Ernie Gare came to Nelson in 1950 to play hockey for the Nelson Maple Leafs. He played until 1963 and later was a member of the Maple Leaf Executive. Ernie believed young people were our most important resource, and he dedicated his life to teaching them. What greater legacy could a person leave than the respect and admiration of the many people whose lives he touched? Ernie’s interest in education drew him to accept a job at Notre Dame University as Athletic Director. During Ernie’s tenure at Notre Dame, he maintained an interest in his own education, obtaining a Bachelor of Physical Education degree from Eastern Washington University, and later, his Master’s degree. But his greatest achievement at N.D.U. was the creation in 1964 of the first university athletic scholarships in Canada for hockey and skiing.
The talented Nelson Senior Maple Leafs and the Canadian National ski team — which won Olympic Gold in the 1968 Grenoble Winter Games — proved Ernie Gare’s strong belief that individuals could further their education through their athletic abilities.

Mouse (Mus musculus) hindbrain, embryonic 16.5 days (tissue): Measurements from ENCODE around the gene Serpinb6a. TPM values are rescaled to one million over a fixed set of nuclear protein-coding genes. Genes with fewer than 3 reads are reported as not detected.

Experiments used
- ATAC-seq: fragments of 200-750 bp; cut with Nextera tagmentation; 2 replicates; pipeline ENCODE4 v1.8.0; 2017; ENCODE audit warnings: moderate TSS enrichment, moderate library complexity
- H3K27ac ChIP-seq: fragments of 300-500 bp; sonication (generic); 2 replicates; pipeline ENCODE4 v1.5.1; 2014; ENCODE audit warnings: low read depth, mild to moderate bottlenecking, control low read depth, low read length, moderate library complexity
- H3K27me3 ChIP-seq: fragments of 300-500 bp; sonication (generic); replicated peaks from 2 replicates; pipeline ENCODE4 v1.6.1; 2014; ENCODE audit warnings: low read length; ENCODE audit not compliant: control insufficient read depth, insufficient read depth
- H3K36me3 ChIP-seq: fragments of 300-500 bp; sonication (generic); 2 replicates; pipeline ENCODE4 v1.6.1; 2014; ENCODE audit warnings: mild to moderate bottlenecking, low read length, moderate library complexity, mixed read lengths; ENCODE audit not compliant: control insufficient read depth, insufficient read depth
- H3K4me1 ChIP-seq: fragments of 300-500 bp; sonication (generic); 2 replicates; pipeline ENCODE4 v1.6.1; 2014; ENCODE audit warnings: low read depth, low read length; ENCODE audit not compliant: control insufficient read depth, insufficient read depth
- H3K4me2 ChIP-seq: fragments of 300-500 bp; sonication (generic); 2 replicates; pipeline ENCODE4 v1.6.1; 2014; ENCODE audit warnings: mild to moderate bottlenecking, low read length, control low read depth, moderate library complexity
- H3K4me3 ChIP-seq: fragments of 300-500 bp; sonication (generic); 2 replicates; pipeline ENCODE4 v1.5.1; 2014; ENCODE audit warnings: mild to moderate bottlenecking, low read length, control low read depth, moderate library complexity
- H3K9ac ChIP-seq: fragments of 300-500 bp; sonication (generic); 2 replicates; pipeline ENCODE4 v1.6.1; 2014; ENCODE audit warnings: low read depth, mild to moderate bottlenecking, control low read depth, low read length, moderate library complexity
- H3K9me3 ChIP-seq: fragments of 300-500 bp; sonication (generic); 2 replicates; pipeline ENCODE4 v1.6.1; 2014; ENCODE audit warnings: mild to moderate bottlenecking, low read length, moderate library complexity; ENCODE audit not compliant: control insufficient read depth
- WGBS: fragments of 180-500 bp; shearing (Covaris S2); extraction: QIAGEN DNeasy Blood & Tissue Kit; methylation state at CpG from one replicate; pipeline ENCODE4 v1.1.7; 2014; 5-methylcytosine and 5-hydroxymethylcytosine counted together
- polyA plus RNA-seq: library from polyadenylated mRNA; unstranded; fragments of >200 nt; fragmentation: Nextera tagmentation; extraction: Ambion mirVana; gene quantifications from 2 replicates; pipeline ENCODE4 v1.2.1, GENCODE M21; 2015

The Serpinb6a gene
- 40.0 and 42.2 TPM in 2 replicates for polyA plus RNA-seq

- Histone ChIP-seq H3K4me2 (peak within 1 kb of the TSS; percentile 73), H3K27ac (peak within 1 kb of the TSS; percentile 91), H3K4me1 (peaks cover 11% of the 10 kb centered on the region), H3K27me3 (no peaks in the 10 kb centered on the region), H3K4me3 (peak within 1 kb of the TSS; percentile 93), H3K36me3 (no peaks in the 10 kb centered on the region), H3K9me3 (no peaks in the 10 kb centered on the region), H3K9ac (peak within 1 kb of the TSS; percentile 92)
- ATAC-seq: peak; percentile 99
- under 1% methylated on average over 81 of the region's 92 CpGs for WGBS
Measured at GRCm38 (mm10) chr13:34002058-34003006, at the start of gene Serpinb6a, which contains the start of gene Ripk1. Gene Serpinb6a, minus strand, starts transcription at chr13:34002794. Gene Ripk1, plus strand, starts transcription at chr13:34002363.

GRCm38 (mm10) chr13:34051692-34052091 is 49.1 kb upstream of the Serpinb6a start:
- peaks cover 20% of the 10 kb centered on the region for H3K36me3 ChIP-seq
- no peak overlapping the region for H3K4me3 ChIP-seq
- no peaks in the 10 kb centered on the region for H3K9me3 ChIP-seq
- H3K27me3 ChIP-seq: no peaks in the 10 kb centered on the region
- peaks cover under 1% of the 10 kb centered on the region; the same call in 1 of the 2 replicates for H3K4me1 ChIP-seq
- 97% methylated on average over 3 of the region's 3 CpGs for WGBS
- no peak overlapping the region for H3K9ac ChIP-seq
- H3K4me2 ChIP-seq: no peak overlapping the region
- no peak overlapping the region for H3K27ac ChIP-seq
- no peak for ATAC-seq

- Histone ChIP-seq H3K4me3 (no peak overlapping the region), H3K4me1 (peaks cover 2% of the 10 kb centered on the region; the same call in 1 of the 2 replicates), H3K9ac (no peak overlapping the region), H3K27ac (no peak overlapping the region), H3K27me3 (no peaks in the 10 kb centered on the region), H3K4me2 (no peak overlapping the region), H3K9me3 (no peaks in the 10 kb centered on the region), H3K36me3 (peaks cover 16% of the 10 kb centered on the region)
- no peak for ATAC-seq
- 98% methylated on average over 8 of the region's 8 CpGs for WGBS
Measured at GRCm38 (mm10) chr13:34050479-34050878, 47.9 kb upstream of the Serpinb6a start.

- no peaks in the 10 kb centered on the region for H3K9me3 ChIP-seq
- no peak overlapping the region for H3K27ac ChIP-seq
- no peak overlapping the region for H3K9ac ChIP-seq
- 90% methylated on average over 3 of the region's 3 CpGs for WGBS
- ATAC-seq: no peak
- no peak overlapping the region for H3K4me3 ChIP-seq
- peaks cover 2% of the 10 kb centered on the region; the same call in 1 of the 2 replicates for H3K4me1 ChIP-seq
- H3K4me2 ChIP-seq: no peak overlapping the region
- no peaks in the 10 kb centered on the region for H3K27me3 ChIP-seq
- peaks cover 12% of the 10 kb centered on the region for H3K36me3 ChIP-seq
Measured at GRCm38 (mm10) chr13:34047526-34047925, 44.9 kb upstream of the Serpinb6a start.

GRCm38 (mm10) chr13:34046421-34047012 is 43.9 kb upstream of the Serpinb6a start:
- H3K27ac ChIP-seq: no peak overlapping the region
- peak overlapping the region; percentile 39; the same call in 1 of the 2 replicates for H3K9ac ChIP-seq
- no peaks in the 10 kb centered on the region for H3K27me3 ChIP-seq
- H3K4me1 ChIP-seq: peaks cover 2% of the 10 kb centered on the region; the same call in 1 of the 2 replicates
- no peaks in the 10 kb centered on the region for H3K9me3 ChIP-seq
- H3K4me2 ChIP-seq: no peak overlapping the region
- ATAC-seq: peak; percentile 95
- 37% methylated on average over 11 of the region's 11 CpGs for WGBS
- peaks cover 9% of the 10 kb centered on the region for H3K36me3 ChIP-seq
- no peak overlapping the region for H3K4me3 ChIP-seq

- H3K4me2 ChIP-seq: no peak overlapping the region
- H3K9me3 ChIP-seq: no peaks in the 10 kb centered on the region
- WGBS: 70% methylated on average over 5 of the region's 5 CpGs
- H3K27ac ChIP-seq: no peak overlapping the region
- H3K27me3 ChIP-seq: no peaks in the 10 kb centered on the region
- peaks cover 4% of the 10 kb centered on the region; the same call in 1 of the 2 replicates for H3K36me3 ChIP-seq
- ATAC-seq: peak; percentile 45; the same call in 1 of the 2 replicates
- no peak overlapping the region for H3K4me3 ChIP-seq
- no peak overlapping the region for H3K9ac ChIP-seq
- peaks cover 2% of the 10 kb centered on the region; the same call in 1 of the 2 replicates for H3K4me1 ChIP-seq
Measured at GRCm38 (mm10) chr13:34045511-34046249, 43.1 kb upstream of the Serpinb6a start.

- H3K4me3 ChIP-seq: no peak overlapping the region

For ten years, the scholarship programmes flourished under his guidance, graduating 65 athletes.
Then, in 1979, Ernie Gare was diagnosed with Lou Gehrig’s Disease (A.L.S.) and died February 22, 1981, aged 52.
In 1982, following his death, a group of prominent citizens reinstated the Ernie Gare Scholarship Society to continue Ernie’s legacy of helping young athletes to continue their education. The Society branched out to award scholarships to School District #8 graduating students who have achieved high marks and participated in two sports. Junior hockey players combining hockey and schooling have also received scholarships.
The Ernie Gare Scholarship programme is now the longest-running in Canada. To date, the Society has awarded over $300,000 to deserving students. Current post-secondary students are eligible for assistance, providing they qualify.